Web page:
The American Revolution represented the informed and mature convictions of a great mass of independent, liberty-loving, God-fearing people who knew their rights, and possessed the courage to dare to maintain them.
-- President Calvin Coolidge
on the 150th anniversary of the Declaration of Independence
I have quoted this (1926) Calvin Coolidge speech before, but return to it again and again to be nourished by its wisdom.
.... About the Declaration there is a finality that is exceedingly restful. It is often asserted that the world has made a great deal of progress since 1776, that we have had new thoughts and new experiences which have given us a great advance over the people of that day, and that we may therefore very well discard their conclusions for something more modern. But that reasoning can not be applied to this great charter. If all men are created equal, that is final. If they are endowed with inalienable rights, that is final. If governments derive their just powers from the consent of the governed, that is final.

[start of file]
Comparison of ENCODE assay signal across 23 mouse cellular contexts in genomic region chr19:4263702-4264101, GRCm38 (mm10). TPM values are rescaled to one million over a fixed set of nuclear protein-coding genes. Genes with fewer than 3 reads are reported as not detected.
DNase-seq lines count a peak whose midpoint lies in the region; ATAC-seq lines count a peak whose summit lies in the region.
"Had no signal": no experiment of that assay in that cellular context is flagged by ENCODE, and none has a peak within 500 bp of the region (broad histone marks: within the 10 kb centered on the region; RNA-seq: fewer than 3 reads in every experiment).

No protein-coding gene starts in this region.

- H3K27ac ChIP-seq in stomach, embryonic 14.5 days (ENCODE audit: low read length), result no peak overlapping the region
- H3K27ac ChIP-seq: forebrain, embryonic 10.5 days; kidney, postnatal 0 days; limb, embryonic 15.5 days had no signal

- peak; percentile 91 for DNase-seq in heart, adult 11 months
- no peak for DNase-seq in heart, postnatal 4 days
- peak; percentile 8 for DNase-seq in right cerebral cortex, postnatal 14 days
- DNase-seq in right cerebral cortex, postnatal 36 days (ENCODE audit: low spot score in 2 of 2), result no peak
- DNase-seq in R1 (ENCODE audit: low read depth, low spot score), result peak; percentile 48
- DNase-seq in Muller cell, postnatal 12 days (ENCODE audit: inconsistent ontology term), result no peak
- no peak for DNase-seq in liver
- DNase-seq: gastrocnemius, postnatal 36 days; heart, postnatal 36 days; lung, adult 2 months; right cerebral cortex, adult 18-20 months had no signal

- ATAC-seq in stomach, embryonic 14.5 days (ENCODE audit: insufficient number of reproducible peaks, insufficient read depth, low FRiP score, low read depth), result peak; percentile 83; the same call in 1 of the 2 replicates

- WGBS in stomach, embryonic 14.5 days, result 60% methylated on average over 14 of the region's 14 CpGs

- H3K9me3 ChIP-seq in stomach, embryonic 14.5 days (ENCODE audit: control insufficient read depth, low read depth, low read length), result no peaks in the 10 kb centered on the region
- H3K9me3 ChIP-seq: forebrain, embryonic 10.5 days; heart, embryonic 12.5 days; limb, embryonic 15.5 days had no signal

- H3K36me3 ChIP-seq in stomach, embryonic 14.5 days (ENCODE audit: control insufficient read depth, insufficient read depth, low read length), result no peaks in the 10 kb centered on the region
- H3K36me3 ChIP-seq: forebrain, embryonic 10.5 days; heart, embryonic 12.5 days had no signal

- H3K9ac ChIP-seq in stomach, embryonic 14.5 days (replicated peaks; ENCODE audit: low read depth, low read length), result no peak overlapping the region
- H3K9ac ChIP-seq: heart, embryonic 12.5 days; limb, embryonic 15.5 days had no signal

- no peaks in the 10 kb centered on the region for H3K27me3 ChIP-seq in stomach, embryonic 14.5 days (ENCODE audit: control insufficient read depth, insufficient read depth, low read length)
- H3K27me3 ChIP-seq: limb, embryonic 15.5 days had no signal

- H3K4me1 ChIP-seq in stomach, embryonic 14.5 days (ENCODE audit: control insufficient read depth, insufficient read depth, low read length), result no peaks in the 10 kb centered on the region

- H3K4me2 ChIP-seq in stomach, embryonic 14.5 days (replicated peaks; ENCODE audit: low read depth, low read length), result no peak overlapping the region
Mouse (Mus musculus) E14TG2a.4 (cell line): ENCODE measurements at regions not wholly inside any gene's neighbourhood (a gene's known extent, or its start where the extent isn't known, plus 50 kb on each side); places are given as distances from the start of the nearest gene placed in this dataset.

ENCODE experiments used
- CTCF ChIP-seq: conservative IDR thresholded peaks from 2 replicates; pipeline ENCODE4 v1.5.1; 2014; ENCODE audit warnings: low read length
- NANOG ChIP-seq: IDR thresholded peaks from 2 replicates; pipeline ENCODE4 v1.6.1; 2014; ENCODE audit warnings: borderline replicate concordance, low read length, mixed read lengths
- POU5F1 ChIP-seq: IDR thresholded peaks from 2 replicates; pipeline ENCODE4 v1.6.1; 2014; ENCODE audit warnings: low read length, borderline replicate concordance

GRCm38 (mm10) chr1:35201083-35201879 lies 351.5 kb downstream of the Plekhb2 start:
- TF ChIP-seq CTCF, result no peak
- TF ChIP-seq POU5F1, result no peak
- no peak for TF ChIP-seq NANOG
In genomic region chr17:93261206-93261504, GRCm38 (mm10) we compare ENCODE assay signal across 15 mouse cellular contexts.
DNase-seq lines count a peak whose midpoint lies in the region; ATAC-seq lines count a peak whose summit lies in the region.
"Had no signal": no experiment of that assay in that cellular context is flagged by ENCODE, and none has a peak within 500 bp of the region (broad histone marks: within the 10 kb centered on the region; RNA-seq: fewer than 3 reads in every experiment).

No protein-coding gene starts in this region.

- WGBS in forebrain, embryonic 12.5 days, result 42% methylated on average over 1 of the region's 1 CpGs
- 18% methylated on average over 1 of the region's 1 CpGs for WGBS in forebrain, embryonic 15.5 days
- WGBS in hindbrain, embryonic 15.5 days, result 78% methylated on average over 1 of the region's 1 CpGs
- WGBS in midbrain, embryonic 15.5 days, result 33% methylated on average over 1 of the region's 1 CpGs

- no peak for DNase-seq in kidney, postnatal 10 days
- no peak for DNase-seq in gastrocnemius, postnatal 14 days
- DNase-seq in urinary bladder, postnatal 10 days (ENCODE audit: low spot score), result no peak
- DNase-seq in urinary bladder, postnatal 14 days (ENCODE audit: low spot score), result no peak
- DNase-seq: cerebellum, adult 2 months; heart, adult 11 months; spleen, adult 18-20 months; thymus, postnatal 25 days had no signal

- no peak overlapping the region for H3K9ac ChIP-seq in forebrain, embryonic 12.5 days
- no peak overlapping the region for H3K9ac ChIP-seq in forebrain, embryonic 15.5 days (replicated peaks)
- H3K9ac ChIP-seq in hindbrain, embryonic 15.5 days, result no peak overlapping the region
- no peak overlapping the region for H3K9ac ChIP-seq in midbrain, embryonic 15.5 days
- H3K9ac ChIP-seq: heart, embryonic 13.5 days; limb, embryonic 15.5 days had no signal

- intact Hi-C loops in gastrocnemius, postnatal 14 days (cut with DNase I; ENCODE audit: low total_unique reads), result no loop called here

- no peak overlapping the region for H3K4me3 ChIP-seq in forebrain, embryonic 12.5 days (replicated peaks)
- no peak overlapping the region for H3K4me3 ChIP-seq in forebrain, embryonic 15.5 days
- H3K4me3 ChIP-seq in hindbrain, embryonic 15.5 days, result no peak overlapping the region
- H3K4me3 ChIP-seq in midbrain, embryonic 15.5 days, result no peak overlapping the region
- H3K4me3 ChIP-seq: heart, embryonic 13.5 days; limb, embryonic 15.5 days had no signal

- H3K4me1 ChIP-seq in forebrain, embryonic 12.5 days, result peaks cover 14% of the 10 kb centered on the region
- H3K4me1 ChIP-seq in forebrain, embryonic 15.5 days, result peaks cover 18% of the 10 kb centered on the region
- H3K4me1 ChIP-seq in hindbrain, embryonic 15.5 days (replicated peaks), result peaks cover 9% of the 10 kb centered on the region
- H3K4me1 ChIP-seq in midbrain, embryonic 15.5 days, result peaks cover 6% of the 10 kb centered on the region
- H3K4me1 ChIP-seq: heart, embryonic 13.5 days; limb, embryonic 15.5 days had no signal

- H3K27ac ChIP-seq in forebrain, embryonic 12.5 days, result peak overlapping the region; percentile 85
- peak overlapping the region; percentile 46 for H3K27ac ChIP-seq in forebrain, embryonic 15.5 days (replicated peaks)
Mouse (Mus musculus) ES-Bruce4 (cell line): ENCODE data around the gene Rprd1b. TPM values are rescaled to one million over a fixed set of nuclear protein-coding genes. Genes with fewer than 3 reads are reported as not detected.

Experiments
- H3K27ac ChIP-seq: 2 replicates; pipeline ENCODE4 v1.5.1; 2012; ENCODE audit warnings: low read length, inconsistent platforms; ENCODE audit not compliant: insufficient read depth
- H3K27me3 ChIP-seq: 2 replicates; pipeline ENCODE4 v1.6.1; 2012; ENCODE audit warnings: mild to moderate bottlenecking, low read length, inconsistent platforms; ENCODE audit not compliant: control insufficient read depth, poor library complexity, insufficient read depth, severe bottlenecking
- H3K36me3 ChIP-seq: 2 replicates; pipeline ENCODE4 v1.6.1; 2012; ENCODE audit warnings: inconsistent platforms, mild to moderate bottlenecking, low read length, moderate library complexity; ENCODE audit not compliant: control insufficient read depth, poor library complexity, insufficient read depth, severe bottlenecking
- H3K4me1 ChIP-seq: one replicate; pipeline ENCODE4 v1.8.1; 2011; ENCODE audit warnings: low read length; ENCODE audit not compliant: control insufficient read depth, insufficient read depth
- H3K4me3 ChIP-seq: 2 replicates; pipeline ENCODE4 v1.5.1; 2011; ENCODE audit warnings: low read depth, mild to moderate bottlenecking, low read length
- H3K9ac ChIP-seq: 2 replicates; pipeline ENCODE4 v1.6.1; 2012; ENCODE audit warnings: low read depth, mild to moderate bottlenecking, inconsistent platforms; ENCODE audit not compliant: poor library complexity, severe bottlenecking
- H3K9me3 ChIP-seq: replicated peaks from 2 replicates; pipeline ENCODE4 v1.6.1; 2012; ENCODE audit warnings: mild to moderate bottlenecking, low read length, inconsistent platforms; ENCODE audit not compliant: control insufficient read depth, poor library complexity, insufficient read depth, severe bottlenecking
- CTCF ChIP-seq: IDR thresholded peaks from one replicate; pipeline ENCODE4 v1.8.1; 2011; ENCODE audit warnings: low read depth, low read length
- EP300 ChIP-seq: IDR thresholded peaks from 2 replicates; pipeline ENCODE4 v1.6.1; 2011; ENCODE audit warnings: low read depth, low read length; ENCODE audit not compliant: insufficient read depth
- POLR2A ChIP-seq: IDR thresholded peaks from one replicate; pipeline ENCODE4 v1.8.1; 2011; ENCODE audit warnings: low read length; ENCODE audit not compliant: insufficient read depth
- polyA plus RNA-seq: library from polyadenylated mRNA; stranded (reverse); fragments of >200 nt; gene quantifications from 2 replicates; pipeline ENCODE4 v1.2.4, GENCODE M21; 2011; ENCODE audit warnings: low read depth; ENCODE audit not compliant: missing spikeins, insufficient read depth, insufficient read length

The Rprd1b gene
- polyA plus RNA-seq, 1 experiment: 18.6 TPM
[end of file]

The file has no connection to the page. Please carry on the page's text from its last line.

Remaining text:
A spring will cease to flow if its source be dried up; a tree will wither if its roots be destroyed. In its main features the Declaration of Independence is a great spiritual document. It is a declaration not of material but of spiritual conceptions. Equality, liberty, popular sovereignty, the rights of man these are not elements which we can see and touch. They are ideals. They have their source and their roots in the religious convictions. They belong to the unseen world.
Unless the faith of the American people in these religious convictions is to endure, the principles of our Declaration will perish. We can not continue to enjoy the result if we neglect and abandon the cause.